Lottery judgments: A philosophical and experimental study

Philosophical Psychology 31 (1):110-138 (2018)
Authors
Philip A. Ebert
University of Stirling
Martin Smith
University of Edinburgh
Abstract
In this paper, we present the results of two surveys that investigate subjects’ judgments about what can be known or justifiably believed about lottery outcomes on the basis of statistical evidence, testimonial evidence, and “mixed” evidence, while considering possible anchoring and priming effects. We discuss these results in light of seven distinct hypotheses that capture various claims made by philosophers about lay people’s lottery judgments. We conclude by summarizing the main findings, pointing to future research, and comparing our findings to recent studies by Turri and Friedman.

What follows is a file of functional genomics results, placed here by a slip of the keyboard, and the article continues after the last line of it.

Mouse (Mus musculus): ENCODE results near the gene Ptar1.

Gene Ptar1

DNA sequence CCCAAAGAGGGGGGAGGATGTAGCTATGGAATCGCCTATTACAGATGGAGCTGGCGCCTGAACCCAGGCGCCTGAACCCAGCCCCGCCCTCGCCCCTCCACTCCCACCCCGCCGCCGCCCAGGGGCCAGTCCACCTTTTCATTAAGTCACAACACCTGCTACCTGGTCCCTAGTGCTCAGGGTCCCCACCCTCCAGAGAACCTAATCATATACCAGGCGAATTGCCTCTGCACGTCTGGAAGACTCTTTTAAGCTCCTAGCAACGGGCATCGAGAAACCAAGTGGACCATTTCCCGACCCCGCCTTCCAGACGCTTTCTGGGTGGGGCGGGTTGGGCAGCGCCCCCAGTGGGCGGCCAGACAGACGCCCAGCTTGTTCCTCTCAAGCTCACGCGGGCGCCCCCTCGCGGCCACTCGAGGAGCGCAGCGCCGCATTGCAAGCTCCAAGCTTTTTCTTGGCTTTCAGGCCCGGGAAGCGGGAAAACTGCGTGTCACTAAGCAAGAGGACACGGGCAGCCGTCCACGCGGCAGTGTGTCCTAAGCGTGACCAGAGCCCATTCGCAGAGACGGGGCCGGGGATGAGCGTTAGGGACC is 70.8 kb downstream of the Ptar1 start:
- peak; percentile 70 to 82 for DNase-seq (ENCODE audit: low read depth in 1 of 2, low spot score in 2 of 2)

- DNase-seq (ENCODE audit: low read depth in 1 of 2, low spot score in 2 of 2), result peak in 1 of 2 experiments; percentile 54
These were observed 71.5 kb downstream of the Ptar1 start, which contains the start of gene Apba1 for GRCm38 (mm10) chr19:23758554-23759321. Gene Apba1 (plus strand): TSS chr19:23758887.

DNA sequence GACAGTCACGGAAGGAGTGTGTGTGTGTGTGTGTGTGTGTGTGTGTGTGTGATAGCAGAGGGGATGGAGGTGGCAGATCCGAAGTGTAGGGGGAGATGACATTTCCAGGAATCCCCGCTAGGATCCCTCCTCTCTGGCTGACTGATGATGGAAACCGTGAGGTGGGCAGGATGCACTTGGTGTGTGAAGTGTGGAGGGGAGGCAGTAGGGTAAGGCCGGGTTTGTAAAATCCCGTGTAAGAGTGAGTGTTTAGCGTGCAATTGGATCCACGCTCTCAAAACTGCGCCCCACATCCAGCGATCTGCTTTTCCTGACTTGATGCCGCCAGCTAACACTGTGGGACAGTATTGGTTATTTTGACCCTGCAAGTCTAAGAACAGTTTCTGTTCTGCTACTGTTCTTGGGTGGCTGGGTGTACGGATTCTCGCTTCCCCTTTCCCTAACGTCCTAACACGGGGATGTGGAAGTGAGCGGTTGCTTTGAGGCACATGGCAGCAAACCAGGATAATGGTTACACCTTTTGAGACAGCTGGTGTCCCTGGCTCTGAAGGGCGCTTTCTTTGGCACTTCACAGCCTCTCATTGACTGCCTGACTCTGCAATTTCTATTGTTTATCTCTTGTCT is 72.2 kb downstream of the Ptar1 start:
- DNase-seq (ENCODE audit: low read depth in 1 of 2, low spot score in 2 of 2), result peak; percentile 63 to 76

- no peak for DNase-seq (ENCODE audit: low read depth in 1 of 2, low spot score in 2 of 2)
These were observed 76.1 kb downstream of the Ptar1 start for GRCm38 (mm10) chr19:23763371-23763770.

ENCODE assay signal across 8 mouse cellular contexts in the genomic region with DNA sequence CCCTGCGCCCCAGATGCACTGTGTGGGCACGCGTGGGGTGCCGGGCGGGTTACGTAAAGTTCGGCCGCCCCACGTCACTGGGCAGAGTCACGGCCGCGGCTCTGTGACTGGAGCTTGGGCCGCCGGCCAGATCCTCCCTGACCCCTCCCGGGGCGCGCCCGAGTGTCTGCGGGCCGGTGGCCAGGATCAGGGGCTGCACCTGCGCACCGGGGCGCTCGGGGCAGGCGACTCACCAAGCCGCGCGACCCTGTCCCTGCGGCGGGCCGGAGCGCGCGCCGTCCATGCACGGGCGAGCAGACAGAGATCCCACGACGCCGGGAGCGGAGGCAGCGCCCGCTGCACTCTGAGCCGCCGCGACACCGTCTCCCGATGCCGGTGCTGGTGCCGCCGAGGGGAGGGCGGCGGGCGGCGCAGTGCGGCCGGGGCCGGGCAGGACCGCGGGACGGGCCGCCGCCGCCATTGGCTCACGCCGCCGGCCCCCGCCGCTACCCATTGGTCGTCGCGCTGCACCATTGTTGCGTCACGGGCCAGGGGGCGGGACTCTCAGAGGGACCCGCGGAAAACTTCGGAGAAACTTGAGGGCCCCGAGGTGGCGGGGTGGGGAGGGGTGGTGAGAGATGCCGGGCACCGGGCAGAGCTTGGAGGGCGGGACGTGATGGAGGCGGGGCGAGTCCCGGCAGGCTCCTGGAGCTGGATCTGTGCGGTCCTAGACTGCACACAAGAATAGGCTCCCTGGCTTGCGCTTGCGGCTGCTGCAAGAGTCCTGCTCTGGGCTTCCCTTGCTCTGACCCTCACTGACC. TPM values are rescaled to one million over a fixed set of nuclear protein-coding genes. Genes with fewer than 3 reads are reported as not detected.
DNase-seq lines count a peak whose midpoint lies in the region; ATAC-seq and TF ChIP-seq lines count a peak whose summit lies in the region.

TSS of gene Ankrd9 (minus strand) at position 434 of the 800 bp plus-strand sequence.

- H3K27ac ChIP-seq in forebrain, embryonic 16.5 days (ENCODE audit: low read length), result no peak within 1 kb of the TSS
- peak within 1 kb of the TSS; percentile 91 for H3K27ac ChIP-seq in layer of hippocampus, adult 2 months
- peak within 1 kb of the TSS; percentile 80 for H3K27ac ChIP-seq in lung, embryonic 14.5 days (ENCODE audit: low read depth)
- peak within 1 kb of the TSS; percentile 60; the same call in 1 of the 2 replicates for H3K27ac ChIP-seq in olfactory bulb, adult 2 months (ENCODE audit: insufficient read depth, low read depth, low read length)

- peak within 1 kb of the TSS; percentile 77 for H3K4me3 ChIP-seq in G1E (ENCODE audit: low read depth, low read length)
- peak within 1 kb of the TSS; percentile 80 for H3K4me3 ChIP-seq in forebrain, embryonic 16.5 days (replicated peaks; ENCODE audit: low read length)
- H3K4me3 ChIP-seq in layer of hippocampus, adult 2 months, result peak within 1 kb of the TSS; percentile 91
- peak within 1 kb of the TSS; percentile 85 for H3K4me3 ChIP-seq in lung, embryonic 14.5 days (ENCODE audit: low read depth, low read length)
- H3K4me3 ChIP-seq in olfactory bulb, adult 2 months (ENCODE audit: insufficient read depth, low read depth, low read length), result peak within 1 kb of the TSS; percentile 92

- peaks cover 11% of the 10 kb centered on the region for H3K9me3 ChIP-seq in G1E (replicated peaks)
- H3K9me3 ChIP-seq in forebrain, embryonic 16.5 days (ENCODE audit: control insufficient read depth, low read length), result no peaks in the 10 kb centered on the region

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Reprint years 2017, 2018
DOI 10.1080/09515089.2017.1367767
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Knowledge and its Limits.Timothy Williamson - 2000 - Tijdschrift Voor Filosofie 64 (1):200-201.
The Philosophy of Philosophy.Timothy Williamson - 2009 - Philosophical Studies 145 (3):455-464.
The Epistemology of Thought Experiments : First Person Versus Third Person Approaches.Kirk Ludwig - 2007 - In Peter A. French & Howard K. Wettstein (eds.), Midwest Studies in Philosophy. Blackwell. pp. 128-159.

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